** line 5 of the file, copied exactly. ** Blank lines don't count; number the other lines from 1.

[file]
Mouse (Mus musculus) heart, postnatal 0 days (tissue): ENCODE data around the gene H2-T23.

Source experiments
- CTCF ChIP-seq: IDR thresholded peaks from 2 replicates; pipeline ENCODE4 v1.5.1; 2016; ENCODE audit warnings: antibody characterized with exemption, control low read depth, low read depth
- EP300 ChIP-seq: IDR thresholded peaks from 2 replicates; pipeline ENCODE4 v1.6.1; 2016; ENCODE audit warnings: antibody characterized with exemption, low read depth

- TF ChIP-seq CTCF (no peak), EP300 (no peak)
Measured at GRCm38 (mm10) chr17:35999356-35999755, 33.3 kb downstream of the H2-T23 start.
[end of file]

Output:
- TF ChIP-seq CTCF (no peak), EP300 (no peak)